The effect of choice bracketing — the consideration of repeated decisions as a set versus in isolation — has important implications for products that are inherently time-sensitive and entail varying levels of risk, including retirement accounts, insurance purchases, and lottery preferences. We show that broader choice brackets lead to more optimal risk preferences across all risk types, including negative expected value and pure-loss gambles, suggesting that broad decision framing can help individuals make better choices over risks more generally. We also examine the mechanism behind these bracketing effects. We find that bracketing effects work by attenuating (magnifying) the weight placed on potential losses for positive EV (non-positive EV) gambles and by providing aggregated outcomes that might not otherwise be calculated. Thus, decision frames that provide probability distributions or aggregated outcomes can help individuals maximize expected value across different types of risky prospects.
Experiments on economic games typically fail to find positive reputational effects of using peer punishment of selfish behavior in social dilemmas. Theorists had expected positive reputational effects because of the potentially beneficial consequences that punishment may have on norm violators’ behavior. Going beyond the game-theoretic paradigm, we used vignettes to study how various social factors influence approval ratings of a peer who reprimands a violator of a group-beneficial norm. We found that ratings declined when punishers showed anger, and this effect was mediated by perceived aggressiveness. Thus the same emotions that motivate peer punishers may make them come across as aggressive, to the detriment of their reputation. However, the negative effect of showing anger disappeared when the norm violation was sufficiently severe. Ratings of punishers were also influenced by social distance, such that it is less appropriate for a stranger than a friend to reprimand a violator. In sum, peer punisher ratings were very high for a friend reprimanding a severe norm violation, but particularly poor for a stranger showing anger at a mild norm violation. We found no effect on ratings of whether the reprimand had the beneficial consequence of changing the violator’s behavior. Our findings provide insight into how peer punishers can avoid negative reputational effects. They also point to the importance of going beyond economic games when studying peer punishment.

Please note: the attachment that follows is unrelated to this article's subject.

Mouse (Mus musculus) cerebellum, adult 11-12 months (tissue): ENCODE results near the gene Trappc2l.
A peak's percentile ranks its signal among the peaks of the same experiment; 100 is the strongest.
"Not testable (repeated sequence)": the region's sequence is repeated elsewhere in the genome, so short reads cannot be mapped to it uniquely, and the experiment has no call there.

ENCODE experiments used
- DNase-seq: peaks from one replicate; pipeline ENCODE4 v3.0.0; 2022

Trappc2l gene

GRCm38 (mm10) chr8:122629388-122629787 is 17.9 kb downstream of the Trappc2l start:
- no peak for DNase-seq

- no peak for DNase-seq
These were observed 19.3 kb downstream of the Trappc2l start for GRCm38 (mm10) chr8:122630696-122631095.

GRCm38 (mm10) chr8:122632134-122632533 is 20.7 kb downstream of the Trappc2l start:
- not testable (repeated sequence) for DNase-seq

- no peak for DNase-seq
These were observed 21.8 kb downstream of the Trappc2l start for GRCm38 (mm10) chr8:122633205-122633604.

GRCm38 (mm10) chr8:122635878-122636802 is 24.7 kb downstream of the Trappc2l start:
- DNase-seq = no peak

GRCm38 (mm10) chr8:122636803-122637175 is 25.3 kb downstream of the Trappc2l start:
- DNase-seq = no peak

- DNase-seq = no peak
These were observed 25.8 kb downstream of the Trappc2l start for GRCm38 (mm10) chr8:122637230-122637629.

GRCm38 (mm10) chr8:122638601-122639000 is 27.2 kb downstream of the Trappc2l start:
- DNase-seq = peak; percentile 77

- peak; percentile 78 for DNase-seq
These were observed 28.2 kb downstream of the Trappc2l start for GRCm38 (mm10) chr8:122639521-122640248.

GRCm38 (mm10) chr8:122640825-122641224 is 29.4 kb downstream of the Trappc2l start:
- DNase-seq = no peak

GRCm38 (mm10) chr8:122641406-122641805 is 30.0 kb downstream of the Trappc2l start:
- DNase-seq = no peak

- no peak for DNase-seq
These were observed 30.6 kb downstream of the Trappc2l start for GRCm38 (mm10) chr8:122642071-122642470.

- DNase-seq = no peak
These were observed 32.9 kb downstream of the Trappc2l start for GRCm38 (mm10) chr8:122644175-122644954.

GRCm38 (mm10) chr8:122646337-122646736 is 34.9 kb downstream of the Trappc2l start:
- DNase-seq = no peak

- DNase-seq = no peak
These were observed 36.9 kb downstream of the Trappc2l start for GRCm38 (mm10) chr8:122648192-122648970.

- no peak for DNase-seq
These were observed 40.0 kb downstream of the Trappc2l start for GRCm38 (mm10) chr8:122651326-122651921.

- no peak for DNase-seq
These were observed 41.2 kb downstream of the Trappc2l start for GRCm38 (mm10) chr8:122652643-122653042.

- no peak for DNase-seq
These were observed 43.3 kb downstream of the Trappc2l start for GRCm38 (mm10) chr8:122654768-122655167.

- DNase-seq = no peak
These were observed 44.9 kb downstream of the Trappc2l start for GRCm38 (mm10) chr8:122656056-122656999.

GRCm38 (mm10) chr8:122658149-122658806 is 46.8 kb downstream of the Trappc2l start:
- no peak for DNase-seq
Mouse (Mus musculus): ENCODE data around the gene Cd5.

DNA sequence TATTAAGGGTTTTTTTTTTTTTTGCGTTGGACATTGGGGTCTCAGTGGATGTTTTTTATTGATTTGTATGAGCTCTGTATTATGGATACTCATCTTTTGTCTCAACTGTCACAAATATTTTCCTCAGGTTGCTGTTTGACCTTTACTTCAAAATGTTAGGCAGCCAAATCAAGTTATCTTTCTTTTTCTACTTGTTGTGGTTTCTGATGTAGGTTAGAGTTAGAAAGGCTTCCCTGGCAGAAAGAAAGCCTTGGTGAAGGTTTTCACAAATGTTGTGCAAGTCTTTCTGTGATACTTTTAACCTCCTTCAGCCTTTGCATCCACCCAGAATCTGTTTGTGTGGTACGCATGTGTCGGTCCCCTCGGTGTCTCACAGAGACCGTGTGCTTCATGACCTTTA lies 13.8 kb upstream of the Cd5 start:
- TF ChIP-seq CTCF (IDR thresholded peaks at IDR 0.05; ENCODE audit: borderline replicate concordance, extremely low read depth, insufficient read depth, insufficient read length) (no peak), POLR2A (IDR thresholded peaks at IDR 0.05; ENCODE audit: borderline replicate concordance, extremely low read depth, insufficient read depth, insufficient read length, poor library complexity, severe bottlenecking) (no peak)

In an experimental gift-exchange game, we explore the transformative capacity of vulnerable trust, which we define as trusting untrustworthy players when their untrustworthiness is common knowledge between co-players. In our experiment, there are two treatments: the “Information” treatment and the “No-Information” treatment in which we respectively disclose or not information about trustees’ trustworthiness. Our laboratory evidence consistently supports the transformative capacity of trustors’ vulnerable trust, which generates higher transfers, more trustworthiness and increased reciprocity by untrustworthy trustees.
The results of song contests offer a unique opportunity to analyze possible distortions arising from various biases in performance evaluations using observational data. In this study we investigate the influence of contestants’ order of appearance on their ranking. We found that, in the New Wave Song Contest, expert judgments were significantly influenced by the contestant’s running number, an exogenous factor that, being assigned randomly, clearly did not influence the output quality. We also found weaker statistical evidence of such an ordering effect in Eurovision Song Contest finals of 2009–2012.